The Cyprus Passport by Investment scheme: at who's expense?

Cyprus Minister of Finance Mr Harris Georgiades released a statement condemning critics of the Cyprus passport by investment programme that has seen raise over €4 billion since the launch of the scheme in 2013 which was implemented to attract foreign investment to mitigate damage in light of the banking crisis.

The Cyprus Passport by Investment scheme: at who's expense?

Mr Georgiades has been responding to reports that the Cypriot government have been granting citizenship to Russian oligarch billionaires and members of the Ukrainian super rich; including a former member of Russia’s parliament and the founders of Ukraine’s largest commercial bank were named on a list of prominent businessmen and those with substantial political influence who have been granted Cypriot citizenship.

 “The Cypriot state does not receive a single euro; it is an investment scheme, Cyprus is an open economy and an attractive investment destination and in cases of genuine, reliable investments, it can, under conditions, offer the Cypriot passport,” Georgiades said.

The European parliament will debate an amendment tabled by Portuguese MEP Ana Gomes requiring countries to carry out comprehensive security checks on golden visa scheme candidates. The EC also started its own inquiry as to whether checks were being accurately carried out.

Arguments against the investor programme

European politicians have been watching the growth of this type of visa throughout Europe with some saying the schemes undermine the concept of citizenship; with Ms Gomes has described golden visa schemes as “absolutely immoral and perverse”.

Many join her in their concerns about the high level of publicity which allows wealthy yet perhaps lawfully undesirable inhabitants. Such passport- and visa-for-investment schemes have attracted some unwelcome publicity in recent years.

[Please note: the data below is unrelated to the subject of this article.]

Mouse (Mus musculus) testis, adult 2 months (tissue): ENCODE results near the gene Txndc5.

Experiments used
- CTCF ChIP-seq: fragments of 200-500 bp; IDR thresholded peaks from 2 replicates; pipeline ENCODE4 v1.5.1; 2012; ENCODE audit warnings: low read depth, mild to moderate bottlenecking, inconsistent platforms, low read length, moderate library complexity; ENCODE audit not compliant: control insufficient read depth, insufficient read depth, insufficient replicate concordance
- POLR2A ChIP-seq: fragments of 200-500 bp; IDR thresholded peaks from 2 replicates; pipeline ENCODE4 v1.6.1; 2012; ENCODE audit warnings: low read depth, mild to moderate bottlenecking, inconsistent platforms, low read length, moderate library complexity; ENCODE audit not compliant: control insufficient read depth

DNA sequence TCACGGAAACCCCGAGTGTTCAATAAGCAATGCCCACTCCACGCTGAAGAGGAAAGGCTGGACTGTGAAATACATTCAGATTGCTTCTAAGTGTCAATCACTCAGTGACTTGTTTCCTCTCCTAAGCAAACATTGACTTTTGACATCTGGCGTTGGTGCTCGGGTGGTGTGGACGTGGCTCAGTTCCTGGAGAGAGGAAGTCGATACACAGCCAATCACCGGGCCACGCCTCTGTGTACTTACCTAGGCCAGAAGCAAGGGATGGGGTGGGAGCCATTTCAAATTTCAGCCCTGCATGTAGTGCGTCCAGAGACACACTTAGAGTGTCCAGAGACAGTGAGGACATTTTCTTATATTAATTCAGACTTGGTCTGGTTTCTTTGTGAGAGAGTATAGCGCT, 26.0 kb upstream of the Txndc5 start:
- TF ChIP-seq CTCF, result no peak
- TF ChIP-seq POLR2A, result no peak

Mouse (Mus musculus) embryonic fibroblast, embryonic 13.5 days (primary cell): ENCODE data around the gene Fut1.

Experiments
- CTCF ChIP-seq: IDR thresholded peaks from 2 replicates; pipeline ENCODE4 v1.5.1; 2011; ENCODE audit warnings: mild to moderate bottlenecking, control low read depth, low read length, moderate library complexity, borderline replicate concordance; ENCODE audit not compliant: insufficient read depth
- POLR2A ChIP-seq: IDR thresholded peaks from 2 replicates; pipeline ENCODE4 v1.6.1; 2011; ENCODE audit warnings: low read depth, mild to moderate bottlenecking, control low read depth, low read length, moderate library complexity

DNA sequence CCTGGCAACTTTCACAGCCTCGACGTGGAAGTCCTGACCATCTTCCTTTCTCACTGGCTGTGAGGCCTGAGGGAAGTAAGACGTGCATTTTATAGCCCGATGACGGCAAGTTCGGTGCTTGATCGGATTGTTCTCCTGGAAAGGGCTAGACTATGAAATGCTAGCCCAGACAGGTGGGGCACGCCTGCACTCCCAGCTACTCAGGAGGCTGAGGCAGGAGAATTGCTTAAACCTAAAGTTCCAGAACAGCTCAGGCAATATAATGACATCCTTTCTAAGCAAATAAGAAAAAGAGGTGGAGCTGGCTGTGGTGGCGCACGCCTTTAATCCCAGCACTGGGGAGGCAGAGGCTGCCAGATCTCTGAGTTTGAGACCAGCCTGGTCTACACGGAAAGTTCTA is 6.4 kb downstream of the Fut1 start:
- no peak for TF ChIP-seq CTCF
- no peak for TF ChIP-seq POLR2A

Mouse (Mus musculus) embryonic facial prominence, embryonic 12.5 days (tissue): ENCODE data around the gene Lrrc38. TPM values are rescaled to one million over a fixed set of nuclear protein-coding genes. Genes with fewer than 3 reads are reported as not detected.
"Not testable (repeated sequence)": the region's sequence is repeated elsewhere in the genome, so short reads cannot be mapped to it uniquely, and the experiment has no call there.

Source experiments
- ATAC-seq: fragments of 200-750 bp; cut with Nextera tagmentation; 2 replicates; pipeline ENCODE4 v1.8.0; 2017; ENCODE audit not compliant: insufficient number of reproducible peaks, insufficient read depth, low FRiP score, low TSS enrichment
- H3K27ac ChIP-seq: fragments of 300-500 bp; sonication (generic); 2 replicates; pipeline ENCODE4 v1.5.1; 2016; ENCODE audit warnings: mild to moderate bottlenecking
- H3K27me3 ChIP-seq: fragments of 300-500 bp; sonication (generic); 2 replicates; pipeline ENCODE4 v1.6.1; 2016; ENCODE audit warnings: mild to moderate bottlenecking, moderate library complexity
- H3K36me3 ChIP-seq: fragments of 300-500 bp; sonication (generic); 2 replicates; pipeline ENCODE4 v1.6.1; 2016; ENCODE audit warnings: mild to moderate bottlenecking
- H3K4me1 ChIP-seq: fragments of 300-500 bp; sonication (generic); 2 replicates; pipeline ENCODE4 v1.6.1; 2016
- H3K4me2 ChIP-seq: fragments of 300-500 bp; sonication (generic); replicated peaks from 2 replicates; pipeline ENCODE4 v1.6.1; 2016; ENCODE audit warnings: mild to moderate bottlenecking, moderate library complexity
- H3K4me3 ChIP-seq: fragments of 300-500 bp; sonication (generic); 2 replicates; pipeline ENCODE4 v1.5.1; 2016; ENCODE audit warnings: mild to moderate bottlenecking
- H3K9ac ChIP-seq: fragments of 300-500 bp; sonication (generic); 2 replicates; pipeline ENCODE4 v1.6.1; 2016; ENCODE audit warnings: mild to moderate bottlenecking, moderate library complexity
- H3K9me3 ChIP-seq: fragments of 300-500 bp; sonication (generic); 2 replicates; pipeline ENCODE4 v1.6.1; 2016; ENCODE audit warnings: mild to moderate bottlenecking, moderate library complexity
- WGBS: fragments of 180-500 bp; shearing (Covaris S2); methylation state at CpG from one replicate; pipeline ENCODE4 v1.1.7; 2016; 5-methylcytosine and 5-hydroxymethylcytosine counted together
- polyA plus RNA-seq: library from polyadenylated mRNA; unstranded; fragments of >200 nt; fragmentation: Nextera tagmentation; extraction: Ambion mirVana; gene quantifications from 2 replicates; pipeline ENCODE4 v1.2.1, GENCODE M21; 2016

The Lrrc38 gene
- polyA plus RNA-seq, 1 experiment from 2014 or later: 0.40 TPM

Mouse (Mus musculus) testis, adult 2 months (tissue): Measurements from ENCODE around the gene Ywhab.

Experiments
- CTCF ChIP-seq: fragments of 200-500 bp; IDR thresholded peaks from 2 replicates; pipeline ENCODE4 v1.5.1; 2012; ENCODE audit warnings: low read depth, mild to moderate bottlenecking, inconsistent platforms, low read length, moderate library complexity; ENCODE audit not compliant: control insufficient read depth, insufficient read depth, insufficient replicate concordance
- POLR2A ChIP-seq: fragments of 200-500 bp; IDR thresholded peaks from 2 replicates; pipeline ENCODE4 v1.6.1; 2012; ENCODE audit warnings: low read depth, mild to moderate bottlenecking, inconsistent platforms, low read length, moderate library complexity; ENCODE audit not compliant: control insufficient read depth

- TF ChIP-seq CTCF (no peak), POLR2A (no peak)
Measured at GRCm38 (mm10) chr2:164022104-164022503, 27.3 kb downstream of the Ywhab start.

Experts have criticised how the schemes have been conveniently launched and expanded exponentially in the wake of a financial crisis in the Eurozone, so it appears that the answer comes in the form of exchanging liquidity for security. Others also disapprove, stating that such programmes give the rich an unfair advantage over ordinary and local people.

Arguments in favour of the investor programme

The finance ministry has upheld that the scheme was always planned for honest investors, who establish a genuine business base and acquire a permanent residence in Cyprus. With all circumstances for obtaining citizenship continued to be set by national law and closely monitored by EU legislation.

“Several exaggerations are being heard concerning Cyprus’ scheme for the naturalisation of investors; the scheme in actual fact is very small both at Cypriot and European levels, as investor naturalisations do not surpass 0.3% of the overall naturalisations at European level Mr Georgiades furthered.

Over 400 passports have been issued through the scheme in 2016 alone; with these figures showing there is little to warrant concerns voiced by experts that applications view the scheme as a fast-track to settle in other EU countries. Currently less that than 2,000 people have attained a Cyprus passport by investment since the schemes launch in2013; with accordingly only 2 moving on to other EU destinations since.

The government has also maintained that arduous screening of candidates takes place with the support of international law enforcement agencies to ensure no applicants could create a risk to the island’s or Europe’s security, with any with criminal record candidates being automatically rejected.

The investment scheme is at the complete discretion of the Cyprus cabinet, concerning investors who have forged real ties with the country, have permanent residence, and made actual investments.

He added that to receive a Cypriot passport people undergo a series of checks as they must have a clean criminal record, and give details as to where their investment funds originated. So as long as the scheme isn’t welcoming dirty money or criminals to settle in Europe, it looks like a win-win for all parties involved.

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